The bomb throwers are already trying to blow up the farm program, over a year before a new bill is needed. It’s hardly an early start. In Washington, the clock is ticking toward the 2018 farm bill.
Location is everything when it comes to exporting on the cheap.
Farmers and ranchers slashed production expenditures by 9% last year.
Similar to the strain of wheat found in Washington recently, the USDA never found how an experimental GMO variety by Monsanto ended up on a farm in eastern Oregon in April 2013.
Oklahomans will decide as part of the November general election whether to add a right-to-farm amendment to their state constitution. It’s the third time since 2012 the idea has been tested at the state level. North Dakota approved a right-to-farm amendment in a 2-to-1 landslide in 2012, and Missouri approved its amendment by a razor-thin margin in 2014.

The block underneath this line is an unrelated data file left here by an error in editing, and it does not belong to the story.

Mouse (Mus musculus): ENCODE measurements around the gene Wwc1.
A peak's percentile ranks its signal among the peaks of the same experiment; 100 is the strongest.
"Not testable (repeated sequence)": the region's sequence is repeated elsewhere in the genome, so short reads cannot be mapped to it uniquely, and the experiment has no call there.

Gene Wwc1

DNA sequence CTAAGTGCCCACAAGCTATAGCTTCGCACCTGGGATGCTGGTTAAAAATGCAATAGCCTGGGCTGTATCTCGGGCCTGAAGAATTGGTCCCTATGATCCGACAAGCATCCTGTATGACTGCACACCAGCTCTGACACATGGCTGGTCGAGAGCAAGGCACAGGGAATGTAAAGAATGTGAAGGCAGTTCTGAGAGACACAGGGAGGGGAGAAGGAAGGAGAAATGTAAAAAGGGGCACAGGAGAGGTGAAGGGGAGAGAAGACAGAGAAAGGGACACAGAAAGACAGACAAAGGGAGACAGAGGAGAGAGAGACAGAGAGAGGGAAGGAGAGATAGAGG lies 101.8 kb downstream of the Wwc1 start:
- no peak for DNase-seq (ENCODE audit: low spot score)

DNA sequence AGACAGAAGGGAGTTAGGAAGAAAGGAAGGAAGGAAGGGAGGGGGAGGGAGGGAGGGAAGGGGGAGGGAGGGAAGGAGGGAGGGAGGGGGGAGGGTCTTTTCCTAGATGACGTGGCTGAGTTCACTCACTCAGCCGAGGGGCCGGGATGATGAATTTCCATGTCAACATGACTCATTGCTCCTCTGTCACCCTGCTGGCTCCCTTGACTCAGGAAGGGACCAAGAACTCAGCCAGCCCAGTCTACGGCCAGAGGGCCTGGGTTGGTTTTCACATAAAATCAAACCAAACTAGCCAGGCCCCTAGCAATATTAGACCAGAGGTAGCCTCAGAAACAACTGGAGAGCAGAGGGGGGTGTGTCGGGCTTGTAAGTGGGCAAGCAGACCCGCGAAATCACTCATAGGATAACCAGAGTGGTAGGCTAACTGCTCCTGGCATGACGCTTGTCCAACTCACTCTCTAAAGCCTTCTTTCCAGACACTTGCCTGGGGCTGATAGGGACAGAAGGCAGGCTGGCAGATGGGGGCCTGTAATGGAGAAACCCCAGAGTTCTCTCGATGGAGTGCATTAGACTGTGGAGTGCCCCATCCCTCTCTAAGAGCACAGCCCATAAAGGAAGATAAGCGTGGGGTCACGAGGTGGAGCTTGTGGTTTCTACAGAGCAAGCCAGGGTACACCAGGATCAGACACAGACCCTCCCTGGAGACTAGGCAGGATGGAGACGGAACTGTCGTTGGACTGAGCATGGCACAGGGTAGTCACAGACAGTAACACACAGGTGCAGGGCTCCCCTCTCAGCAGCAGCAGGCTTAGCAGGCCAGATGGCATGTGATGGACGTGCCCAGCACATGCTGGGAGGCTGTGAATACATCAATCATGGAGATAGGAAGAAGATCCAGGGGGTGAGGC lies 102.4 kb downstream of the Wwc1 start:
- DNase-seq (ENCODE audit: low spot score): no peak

Landowners are knocking on USDA’s door, trying to enroll land into the increasingly exclusive CRP. The government saw the strongest competition for entry in the 30-year history of CRP when it held the first general sign-up in three years. The acceptance rate announced in May was the lowest ever, a scant 22%.
Candidates running for President tend to oppose trade policy, then favor once elected.
After months of speculation that action would be delayed until 2017, food and agriculture groups are pushing for a vote this year.
The eight major crops account for the bulk of plantings, but farmers are saying they'll plant 2.5% less acres than they did in 2014.